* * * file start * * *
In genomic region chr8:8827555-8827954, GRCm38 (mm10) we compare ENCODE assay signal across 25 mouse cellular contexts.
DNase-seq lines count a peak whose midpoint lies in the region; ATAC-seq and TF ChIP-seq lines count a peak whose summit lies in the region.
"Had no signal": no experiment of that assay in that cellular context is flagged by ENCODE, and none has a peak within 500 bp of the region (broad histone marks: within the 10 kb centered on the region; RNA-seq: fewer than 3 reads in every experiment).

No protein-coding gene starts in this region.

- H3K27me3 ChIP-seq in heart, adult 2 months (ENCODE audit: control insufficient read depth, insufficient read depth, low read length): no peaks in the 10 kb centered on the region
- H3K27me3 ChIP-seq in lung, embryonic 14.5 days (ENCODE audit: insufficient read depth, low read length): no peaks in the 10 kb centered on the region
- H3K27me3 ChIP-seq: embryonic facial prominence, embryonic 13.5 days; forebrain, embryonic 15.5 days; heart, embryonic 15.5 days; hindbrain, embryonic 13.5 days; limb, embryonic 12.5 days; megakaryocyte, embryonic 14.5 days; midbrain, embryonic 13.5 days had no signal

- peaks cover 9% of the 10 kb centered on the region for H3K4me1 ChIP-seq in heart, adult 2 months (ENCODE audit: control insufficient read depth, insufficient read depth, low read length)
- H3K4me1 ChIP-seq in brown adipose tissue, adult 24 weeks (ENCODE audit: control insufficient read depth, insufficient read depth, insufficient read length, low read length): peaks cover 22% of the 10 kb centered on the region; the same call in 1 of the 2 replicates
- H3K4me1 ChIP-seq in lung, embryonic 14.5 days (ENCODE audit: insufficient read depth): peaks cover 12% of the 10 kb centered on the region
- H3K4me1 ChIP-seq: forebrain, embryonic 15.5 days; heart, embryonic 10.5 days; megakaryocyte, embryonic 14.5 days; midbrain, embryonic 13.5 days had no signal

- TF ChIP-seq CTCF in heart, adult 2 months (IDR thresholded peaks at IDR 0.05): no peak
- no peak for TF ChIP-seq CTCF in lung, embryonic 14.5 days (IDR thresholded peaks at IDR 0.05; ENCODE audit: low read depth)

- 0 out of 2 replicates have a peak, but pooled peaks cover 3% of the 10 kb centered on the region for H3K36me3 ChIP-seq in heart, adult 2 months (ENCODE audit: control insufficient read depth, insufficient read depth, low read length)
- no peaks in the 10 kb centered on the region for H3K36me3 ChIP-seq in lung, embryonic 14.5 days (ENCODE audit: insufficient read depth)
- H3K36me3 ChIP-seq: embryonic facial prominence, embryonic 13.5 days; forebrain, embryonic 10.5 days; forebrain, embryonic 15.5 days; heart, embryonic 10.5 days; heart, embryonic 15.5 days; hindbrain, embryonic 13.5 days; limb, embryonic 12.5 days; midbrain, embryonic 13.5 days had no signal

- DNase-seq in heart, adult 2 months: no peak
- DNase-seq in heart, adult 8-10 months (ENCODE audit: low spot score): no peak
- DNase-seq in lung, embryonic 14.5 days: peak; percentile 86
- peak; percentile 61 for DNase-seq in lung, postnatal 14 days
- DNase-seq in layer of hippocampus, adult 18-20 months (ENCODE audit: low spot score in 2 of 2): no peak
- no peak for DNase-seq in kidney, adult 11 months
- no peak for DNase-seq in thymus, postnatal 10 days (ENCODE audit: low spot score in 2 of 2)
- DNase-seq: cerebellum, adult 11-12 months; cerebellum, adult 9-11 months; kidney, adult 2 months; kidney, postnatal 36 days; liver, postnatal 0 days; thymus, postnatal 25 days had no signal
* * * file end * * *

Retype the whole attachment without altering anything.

In genomic region chr8:8827555-8827954, GRCm38 (mm10) we compare ENCODE assay signal across 25 mouse cellular contexts.
DNase-seq lines count a peak whose midpoint lies in the region; ATAC-seq and TF ChIP-seq lines count a peak whose summit lies in the region.
"Had no signal": no experiment of that assay in that cellular context is flagged by ENCODE, and none has a peak within 500 bp of the region (broad histone marks: within the 10 kb centered on the region; RNA-seq: fewer than 3 reads in every experiment).

No protein-coding gene starts in this region.

- H3K27me3 ChIP-seq in heart, adult 2 months (ENCODE audit: control insufficient read depth, insufficient read depth, low read length): no peaks in the 10 kb centered on the region
- H3K27me3 ChIP-seq in lung, embryonic 14.5 days (ENCODE audit: insufficient read depth, low read length): no peaks in the 10 kb centered on the region
- H3K27me3 ChIP-seq: embryonic facial prominence, embryonic 13.5 days; forebrain, embryonic 15.5 days; heart, embryonic 15.5 days; hindbrain, embryonic 13.5 days; limb, embryonic 12.5 days; megakaryocyte, embryonic 14.5 days; midbrain, embryonic 13.5 days had no signal

- peaks cover 9% of the 10 kb centered on the region for H3K4me1 ChIP-seq in heart, adult 2 months (ENCODE audit: control insufficient read depth, insufficient read depth, low read length)
- H3K4me1 ChIP-seq in brown adipose tissue, adult 24 weeks (ENCODE audit: control insufficient read depth, insufficient read depth, insufficient read length, low read length): peaks cover 22% of the 10 kb centered on the region; the same call in 1 of the 2 replicates
- H3K4me1 ChIP-seq in lung, embryonic 14.5 days (ENCODE audit: insufficient read depth): peaks cover 12% of the 10 kb centered on the region
- H3K4me1 ChIP-seq: forebrain, embryonic 15.5 days; heart, embryonic 10.5 days; megakaryocyte, embryonic 14.5 days; midbrain, embryonic 13.5 days had no signal

- TF ChIP-seq CTCF in heart, adult 2 months (IDR thresholded peaks at IDR 0.05): no peak
- no peak for TF ChIP-seq CTCF in lung, embryonic 14.5 days (IDR thresholded peaks at IDR 0.05; ENCODE audit: low read depth)

- 0 out of 2 replicates have a peak, but pooled peaks cover 3% of the 10 kb centered on the region for H3K36me3 ChIP-seq in heart, adult 2 months (ENCODE audit: control insufficient read depth, insufficient read depth, low read length)
- no peaks in the 10 kb centered on the region for H3K36me3 ChIP-seq in lung, embryonic 14.5 days (ENCODE audit: insufficient read depth)
- H3K36me3 ChIP-seq: embryonic facial prominence, embryonic 13.5 days; forebrain, embryonic 10.5 days; forebrain, embryonic 15.5 days; heart, embryonic 10.5 days; heart, embryonic 15.5 days; hindbrain, embryonic 13.5 days; limb, embryonic 12.5 days; midbrain, embryonic 13.5 days had no signal

- DNase-seq in heart, adult 2 months: no peak
- DNase-seq in heart, adult 8-10 months (ENCODE audit: low spot score): no peak
- DNase-seq in lung, embryonic 14.5 days: peak; percentile 86
- peak; percentile 61 for DNase-seq in lung, postnatal 14 days
- DNase-seq in layer of hippocampus, adult 18-20 months (ENCODE audit: low spot score in 2 of 2): no peak
- no peak for DNase-seq in kidney, adult 11 months
- no peak for DNase-seq in thymus, postnatal 10 days (ENCODE audit: low spot score in 2 of 2)
- DNase-seq: cerebellum, adult 11-12 months; cerebellum, adult 9-11 months; kidney, adult 2 months; kidney, postnatal 36 days; liver, postnatal 0 days; thymus, postnatal 25 days had no signal